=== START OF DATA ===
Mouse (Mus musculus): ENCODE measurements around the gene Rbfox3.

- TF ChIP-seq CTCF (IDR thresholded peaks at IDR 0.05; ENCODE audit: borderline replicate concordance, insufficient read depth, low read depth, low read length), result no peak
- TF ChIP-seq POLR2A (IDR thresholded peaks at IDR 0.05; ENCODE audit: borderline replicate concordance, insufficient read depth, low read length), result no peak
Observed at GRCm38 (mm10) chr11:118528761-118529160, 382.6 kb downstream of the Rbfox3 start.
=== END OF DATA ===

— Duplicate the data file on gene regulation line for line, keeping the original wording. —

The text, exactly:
Mouse (Mus musculus): ENCODE measurements around the gene Rbfox3.

- TF ChIP-seq CTCF (IDR thresholded peaks at IDR 0.05; ENCODE audit: borderline replicate concordance, insufficient read depth, low read depth, low read length), result no peak
- TF ChIP-seq POLR2A (IDR thresholded peaks at IDR 0.05; ENCODE audit: borderline replicate concordance, insufficient read depth, low read length), result no peak
Observed at GRCm38 (mm10) chr11:118528761-118529160, 382.6 kb downstream of the Rbfox3 start.